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Utopian Filmmakers Unite: Kristina Goolsby Takes Tig on the Road with Film Forward
Utopian Filmmakers Unite: Kristina Goolsby Takes Tig on the Road with Film Forward
Utopian Filmmakers Unite: Kristina Goolsby Takes Tig on the Road with Film Forward

Utopian Filmmakers Unite: Kristina Goolsby Takes Tig on the Road with Film Forward

The documentary Tig came into being after two emails were sent. The first one was sent to my friend Tig, and that email was titled Crazy Thought. Being asked to be open to being the subject of a documentary, right after going through a series of devastating events that culminated in a cancer diagnosis, may not be appealing to everyone. Luckily, Tig Notaro is not everyone. I sent my second email to a very small, trusted and talented group of colleagues. That second email was titled Utopian Filmmakers Unite. I know, that sounds very melodramatic, but the sentiment was completely sincere. 

I was beyond inspired by Tig and how she was navigating her life in the midst of total loss and devastation. Here was a person on the precipice of great change, and the possibility of capturing her journey as she put her life together after an unfathomable series of events, in real time, was a chance to tell a powerful story that could illuminate the courage, compassion, and extraordinary strength of Tig. As docu-makers, this is the kind of story you get into the business to be able to tell. And so unite we did, and within days we were filming our documentary! It wasn’t without moments of incredible challenge, but it was one of the most rewarding experiences of my life.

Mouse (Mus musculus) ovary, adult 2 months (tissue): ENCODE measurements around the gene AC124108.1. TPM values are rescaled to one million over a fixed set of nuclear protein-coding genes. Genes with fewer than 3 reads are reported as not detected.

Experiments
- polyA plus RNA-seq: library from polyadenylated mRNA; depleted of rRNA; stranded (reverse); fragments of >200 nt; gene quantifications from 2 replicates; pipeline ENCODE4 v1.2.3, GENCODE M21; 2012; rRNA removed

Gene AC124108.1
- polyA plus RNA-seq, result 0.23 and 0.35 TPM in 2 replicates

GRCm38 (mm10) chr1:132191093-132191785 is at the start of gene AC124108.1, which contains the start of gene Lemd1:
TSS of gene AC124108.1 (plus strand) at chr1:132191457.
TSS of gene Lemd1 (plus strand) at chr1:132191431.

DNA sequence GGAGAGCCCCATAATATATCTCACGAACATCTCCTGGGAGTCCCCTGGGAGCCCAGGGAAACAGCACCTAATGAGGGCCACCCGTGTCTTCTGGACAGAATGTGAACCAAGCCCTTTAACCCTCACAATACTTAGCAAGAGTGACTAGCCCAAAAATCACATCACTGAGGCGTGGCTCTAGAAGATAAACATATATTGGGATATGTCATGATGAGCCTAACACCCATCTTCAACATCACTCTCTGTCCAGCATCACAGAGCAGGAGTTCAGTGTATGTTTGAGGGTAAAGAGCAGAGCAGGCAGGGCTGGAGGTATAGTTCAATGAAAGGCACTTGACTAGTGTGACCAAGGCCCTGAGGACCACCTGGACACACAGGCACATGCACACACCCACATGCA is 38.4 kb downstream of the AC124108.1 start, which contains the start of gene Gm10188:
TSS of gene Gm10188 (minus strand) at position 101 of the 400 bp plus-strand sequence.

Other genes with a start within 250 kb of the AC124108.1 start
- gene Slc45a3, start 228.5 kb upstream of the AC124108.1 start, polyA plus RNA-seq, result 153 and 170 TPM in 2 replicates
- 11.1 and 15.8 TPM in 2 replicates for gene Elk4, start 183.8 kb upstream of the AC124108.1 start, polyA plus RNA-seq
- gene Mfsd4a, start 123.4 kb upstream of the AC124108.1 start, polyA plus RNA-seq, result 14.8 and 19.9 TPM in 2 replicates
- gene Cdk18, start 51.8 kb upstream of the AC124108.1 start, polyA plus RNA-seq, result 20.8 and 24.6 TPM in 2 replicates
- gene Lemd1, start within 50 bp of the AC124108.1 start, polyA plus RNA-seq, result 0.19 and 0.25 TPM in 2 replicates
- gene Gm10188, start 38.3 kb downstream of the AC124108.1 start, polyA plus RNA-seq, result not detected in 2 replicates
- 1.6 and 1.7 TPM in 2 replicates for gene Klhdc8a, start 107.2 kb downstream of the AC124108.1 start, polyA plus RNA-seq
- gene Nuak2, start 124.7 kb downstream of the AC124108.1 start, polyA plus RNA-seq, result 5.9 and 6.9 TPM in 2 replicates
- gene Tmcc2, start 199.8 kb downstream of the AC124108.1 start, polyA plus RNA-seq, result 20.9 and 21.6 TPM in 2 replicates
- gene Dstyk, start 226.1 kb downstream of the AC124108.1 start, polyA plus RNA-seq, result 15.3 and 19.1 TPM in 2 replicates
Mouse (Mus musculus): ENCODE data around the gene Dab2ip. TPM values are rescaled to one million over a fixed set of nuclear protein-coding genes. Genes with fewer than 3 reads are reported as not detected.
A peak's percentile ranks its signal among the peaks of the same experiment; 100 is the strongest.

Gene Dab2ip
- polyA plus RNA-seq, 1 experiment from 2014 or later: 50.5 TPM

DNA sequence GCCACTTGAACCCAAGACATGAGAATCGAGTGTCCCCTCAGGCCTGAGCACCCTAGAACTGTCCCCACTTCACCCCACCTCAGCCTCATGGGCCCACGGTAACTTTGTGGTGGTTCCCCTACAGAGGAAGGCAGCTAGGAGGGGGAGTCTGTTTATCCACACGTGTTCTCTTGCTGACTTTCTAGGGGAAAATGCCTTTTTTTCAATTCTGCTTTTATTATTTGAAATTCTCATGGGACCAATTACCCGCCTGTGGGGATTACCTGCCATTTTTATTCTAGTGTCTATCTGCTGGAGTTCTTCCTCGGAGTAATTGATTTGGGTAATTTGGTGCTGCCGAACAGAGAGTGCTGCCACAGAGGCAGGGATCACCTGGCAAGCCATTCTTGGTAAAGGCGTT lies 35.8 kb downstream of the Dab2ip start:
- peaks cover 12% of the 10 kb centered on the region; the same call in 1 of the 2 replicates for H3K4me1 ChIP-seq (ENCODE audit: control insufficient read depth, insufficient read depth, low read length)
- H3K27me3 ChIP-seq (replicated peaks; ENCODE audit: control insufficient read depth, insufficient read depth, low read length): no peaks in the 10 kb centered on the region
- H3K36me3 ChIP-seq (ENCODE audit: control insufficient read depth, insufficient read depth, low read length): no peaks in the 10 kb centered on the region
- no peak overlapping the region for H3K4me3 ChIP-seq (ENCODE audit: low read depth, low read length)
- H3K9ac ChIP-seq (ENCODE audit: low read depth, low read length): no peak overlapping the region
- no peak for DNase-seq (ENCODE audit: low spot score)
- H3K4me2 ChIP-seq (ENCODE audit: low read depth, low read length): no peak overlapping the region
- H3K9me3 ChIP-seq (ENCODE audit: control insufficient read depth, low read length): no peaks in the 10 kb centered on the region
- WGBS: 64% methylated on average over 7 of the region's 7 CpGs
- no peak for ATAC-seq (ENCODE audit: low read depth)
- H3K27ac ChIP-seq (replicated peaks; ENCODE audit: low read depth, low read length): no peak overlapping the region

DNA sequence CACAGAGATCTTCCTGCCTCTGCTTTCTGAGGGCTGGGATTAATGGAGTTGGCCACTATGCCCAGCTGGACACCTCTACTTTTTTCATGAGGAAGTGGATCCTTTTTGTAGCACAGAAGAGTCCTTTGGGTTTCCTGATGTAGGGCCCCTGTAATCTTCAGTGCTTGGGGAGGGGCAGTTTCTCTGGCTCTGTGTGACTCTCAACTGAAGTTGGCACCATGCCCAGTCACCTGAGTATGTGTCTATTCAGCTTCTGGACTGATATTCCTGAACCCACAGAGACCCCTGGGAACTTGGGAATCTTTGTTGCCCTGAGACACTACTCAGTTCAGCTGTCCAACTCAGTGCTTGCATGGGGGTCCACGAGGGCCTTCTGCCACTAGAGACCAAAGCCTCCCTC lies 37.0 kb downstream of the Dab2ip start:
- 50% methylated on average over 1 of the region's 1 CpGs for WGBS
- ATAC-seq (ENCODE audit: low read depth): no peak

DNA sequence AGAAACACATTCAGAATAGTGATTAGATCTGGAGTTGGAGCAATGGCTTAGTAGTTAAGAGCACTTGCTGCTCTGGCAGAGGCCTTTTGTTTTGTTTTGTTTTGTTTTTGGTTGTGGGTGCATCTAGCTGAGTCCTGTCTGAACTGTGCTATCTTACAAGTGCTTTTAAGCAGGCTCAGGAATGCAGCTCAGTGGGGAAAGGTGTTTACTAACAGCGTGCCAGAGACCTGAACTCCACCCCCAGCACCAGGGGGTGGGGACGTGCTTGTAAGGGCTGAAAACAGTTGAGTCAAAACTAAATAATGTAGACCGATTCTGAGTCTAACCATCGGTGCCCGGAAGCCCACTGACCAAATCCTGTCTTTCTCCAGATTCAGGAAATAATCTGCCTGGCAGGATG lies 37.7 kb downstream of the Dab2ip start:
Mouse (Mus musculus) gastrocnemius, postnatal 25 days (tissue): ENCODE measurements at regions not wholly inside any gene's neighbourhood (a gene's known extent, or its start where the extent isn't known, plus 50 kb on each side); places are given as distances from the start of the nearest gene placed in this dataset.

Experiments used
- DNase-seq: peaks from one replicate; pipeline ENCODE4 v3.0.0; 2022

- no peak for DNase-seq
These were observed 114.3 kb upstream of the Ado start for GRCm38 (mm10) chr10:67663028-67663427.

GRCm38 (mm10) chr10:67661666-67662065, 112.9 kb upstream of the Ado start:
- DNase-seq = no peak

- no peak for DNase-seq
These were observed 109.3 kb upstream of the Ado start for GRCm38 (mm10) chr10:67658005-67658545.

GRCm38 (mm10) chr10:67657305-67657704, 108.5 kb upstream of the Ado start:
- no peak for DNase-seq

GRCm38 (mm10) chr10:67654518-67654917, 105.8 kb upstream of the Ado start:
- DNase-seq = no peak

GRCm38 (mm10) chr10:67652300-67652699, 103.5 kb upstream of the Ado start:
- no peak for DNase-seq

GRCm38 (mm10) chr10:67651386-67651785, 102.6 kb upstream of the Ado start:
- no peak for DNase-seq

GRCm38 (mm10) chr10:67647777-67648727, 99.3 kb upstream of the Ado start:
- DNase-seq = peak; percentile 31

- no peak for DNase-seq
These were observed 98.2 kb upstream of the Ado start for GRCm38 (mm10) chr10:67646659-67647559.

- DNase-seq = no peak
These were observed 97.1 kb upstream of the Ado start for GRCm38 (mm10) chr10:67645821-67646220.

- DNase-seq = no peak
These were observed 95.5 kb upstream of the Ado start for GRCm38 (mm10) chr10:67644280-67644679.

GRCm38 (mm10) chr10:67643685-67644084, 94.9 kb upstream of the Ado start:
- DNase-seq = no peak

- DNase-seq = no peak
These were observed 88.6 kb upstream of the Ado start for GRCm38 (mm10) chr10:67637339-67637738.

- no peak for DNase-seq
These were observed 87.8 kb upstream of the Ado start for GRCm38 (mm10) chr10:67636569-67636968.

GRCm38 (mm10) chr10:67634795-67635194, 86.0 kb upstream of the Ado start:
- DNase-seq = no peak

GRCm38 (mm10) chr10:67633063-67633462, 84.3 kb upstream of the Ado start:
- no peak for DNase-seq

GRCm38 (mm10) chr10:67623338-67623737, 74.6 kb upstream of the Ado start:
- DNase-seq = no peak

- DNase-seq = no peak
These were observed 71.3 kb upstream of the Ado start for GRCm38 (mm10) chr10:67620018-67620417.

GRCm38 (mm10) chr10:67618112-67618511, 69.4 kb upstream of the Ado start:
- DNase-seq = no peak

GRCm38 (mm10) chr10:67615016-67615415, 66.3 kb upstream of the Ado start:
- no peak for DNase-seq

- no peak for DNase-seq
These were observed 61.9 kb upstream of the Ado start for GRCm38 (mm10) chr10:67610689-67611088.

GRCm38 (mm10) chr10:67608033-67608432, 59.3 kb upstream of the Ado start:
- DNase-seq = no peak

I have been honored to bring Tig on the road to Nebraska with Sundance Film Forward. I was beyond excited by the venues selected. We had the unique opportunity to share the film in a hospital, with students in a college queer film studies class, in a high school classroom and a comedy club. I was amazed and inspired by the present and future filmmakers, and film lovers I met.  At each screening people were so curious about the process of making the film, and excited at the opportunity to discuss the themes that were engaging to them. 

Working alongside the gracious team from Film Forward, Jacqueline Carlson and Meredith Lavitt was beyond a pleasure, and they helped facilitate amazing dialogue about filmmaking. I was also introduced to the incredible work being done by our partners on the ground, Film Streams Nebraska. Film Streams is a nonprofit cinema that works tirelessly to independent films to the citizens of Omaha. I also got to learn about a new program at Sundance called Ignite, and work with the amazing talent and an Ignite Fellow Courtney Jines. 

To top it all off, I had the honor of sharing this leg of the program with the stunning documentary film Speed Sisters by Amber Fares. I was so inspired personally and professionally during the trip. It was a valuable reminder of the power of story, and how it connects people, and how the transformative power of documentary can inspire and create change. 

I had one young man come up to me after a screening of Tig at a comedy club. He told me after the screening of the film, he felt empowered to explore his own brain cancer as material for his own act as a stand up comedian. Another young man sent me an email, and said he felt even more determination to follow his dream to be a voice for the queer community and to inspire others and educate about queer history and awareness. Making those connections and having the film make that kind of impact on people was as utopian as anything I could have ever imagined.
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